A Whole Home Performance technician will come to your home to help determine where your home is wasting energy. These contractors are trained to not only find the issues, but to help repair them as well. They are trained to perform a full range of home improvements to help your home use less energy, such as installing insulation, upgrades to the furnace and air conditioner, and energy-efficient lighting and appliances.

What does Whole Home Performance Cost?

The cost of the evaluation, repairs, and upgrades can vary depending on the age and condition of your home and what upgrades or repairs are needed. You can tailor what you have done to your own budget. However, there are rebates available and this is an investment into the value of your home. Many customers see their investments back within a year or two of completion based on decreased energy bills. Considering that most homes in America waste about 20 to 40 percent of the energy consumed, and that this waste equates to wasted dollars as well, the savings from a Home Performance eval and action plan can be significant.

A contractor can explain more about this evaluation and what your options are for financing and rebates. Call a HVAC Whole Home Performance contractor to get started saving money and energy today.

Lower A/C Use For Energy Efficiency By Using Ceiling Fans

According to the U. S. Energy Department, central air conditioning utilizes at least 15 percent (and often much more) of a house’s total energy consumption. Homeowners know this because they are aware of the significant rise in amount of their power bills each summer. There are ways to use your home’s air conditioning more efficiently and effectively that result in noticeable savings on Home Energy Costs. You can implement these ideas as the cornerstone of developing a Summer Energy Savings Plan.

Air conditioning is not the only home system that can cool your home’s interior. Ceiling fans effectively circulate air in rooms to create cooling drafts that work to trigger evaporation from your skin which can cool you by three to five degrees. In temperate climates, many homeowners are fortunate to be able to cool their homes all summer with only the use of ceiling fans.

Why is this helpful to energy savings plans? According to a report in the New York Times, central air conditioning uses 3 kilowatts an hour to cool your home at an hourly cost to you of 36¢. In contrast, one ceiling fan uses only 30 watts of power per hour and costs you only a penny. You can cool a seven room home for seven cents an hour. The A/C money saving is enormous.

Homeowners in regions that experience hot summers can experience energy savings by using ceiling fans in partnership with air conditioning. Because a ceiling fan cools you another three to five degrees, it allows you to set your A/C thermostat’s temperature up several degrees and still experience the level of cooling comfort you prefer. Your air conditioner does not have to run as much with the ceiling fans doing some of the cooling work.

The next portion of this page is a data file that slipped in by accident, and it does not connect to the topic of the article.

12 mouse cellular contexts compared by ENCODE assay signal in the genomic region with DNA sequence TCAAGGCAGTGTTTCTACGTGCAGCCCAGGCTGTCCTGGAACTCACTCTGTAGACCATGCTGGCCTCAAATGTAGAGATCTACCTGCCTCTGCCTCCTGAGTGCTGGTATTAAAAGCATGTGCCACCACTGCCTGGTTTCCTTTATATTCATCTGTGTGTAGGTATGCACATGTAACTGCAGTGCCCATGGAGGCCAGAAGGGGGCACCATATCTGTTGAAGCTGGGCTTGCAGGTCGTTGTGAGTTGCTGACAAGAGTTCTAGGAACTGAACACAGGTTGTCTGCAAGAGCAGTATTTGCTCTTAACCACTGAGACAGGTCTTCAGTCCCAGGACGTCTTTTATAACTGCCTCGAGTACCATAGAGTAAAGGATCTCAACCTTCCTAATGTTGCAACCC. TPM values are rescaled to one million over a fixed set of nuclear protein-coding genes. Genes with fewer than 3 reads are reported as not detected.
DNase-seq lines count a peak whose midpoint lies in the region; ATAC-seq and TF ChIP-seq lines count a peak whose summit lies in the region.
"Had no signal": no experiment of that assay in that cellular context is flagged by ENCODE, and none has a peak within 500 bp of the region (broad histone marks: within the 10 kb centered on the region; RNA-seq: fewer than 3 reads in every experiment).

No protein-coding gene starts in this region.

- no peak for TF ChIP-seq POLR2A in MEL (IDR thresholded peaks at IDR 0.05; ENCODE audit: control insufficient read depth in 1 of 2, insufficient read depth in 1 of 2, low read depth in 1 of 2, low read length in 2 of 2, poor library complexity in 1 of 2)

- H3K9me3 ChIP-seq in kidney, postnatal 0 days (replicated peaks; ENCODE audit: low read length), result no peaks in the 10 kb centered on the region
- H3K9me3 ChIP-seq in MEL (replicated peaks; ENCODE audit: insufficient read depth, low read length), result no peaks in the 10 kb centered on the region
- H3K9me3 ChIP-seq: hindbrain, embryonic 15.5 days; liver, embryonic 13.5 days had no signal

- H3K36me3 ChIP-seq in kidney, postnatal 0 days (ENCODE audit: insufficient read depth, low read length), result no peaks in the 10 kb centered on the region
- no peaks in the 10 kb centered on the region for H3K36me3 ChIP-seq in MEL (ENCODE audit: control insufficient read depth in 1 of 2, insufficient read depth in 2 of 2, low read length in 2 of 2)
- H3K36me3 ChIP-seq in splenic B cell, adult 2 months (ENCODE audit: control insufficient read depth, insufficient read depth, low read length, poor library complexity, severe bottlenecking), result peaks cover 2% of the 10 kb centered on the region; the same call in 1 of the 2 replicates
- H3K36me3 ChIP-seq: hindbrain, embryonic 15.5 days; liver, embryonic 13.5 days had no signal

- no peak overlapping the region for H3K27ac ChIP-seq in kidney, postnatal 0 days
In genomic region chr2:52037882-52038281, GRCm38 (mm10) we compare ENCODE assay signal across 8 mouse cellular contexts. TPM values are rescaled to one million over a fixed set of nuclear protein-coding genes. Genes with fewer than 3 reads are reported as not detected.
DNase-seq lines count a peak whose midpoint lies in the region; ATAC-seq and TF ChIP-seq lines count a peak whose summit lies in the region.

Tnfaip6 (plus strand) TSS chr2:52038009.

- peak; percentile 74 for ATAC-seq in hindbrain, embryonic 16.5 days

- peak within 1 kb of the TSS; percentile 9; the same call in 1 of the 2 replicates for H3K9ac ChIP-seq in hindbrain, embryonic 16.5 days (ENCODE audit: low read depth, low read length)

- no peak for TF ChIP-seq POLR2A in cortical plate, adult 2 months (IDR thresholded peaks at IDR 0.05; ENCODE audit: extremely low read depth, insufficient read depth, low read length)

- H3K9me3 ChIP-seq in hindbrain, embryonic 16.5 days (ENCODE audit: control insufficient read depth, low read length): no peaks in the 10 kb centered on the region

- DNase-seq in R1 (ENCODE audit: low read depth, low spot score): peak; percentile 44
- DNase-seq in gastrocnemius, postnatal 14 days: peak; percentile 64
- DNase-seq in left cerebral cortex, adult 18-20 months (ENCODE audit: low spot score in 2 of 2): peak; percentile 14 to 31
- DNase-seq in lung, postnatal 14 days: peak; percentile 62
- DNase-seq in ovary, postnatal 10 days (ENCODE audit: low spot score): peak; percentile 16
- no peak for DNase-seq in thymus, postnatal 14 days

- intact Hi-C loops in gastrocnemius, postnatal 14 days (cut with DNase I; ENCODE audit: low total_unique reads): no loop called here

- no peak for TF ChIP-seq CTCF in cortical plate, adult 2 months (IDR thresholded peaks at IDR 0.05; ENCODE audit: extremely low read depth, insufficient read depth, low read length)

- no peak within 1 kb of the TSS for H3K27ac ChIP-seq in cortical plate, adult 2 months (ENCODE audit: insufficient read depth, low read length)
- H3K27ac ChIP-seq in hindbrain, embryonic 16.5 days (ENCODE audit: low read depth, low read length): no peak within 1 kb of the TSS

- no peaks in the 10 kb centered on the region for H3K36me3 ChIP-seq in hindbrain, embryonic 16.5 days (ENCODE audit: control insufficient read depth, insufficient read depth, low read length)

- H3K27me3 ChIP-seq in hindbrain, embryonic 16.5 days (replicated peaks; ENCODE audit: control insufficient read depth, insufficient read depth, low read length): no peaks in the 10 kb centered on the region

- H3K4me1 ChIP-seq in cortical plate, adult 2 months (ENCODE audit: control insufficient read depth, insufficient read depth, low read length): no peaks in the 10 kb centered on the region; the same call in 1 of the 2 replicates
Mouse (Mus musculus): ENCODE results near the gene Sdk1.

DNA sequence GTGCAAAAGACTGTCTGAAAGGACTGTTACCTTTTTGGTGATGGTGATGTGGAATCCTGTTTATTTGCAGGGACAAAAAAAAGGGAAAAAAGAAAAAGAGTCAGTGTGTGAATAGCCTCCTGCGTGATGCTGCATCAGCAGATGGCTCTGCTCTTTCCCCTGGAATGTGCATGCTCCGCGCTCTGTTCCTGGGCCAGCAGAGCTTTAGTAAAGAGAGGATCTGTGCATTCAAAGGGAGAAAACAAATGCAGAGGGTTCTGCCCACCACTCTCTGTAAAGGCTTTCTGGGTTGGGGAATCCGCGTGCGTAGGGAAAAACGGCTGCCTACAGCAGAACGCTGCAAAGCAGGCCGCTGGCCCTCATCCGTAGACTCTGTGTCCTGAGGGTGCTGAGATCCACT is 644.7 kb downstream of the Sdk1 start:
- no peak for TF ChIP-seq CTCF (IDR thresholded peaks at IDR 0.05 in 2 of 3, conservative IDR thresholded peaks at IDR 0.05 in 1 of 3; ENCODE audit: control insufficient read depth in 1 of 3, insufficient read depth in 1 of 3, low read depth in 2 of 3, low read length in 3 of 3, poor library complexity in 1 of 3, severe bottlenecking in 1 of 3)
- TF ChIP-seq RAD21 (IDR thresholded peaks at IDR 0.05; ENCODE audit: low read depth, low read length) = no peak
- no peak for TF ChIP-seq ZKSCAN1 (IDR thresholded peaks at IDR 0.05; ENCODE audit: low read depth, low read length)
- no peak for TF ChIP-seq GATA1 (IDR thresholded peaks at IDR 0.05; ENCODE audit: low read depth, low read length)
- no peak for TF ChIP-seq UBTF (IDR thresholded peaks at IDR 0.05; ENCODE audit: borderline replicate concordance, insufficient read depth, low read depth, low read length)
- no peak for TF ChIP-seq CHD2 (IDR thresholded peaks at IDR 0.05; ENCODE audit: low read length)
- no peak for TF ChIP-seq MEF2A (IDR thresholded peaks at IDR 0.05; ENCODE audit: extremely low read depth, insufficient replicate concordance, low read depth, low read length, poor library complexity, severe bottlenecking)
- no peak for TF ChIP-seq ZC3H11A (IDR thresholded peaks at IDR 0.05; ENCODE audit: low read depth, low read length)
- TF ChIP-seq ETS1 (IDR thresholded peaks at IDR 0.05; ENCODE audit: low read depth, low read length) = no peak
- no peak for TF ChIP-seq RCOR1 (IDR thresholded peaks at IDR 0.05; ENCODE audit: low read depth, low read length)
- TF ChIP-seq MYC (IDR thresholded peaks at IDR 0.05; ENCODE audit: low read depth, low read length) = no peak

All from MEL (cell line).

If you do not have ceiling fans, it is worth the expense to install them. Once installed, be sure the fan is set to rotate in a counter-clockwise direction in the summertime. If your A/C unit is ten years old or older, consider the benefits to your utility bill of a high efficiency air conditioning system. Check on the Internet for the dozens of ideas and tips on summer energy savings and you will be off to a good start with developing your energy saving plan.

Tips For A Home Energy Savings Plan For The Summer

Electricity bills for most homeowners each summer increase dramatically because of the energy costs to run air conditioners. A/C units and the heat from and energy use by other appliances in the home are the major contributors to high energy costs. To realize significant energy savings, homeowners should put together a Summer Energy Savings Plan that uses energy in your home effectively and efficiently.

There are dozens of different actions you can take to make your home more energy efficient and/or to use the appliances or systems in your home more effectively. Some of these do not cost a thing to implement. Some are inexpensive items. Other have a significant cost but a large enough return on investment to make the cost worthwhile. These include:

• Investing in a high efficiency ENERGY STAR® certified Air Conditioning system. While expensive, the energy cost savings will repay you for your investment in three to five years. The new A/C also adds to the resale value of your home.
• Investing in any new ENERGY STAR or energy efficient home appliance.
• Re-roofing your home with reflective shingles.
• Installing awnings on windows to keep sun and heat out of the house.
• Installing new double pane windows.
Besides adding to the resale and appraised value of your home now, the cost of these improvements will be repaid within five years from the energy cost savings realized from their energy savings benefits.

Inexpensive and free things you can do to create energy savings include:

• Using heat producing appliances in the evening when temperatures are cooler.
• Replacing all incandescent bulbs with compact fluorescent bulbs.
• Check A/C filter regularly (once a month). Clean or replace as needed.
• Use ceiling fans with your A/C unit.
• Turn up the thermostat when you leave home for several hours.
• Better yet, get a programmable thermostat.

Finally, call to investigate new energy efficient air conditioning system installation and its costs as the HVAC Energy Savings Home Energy Savings piece of the plan.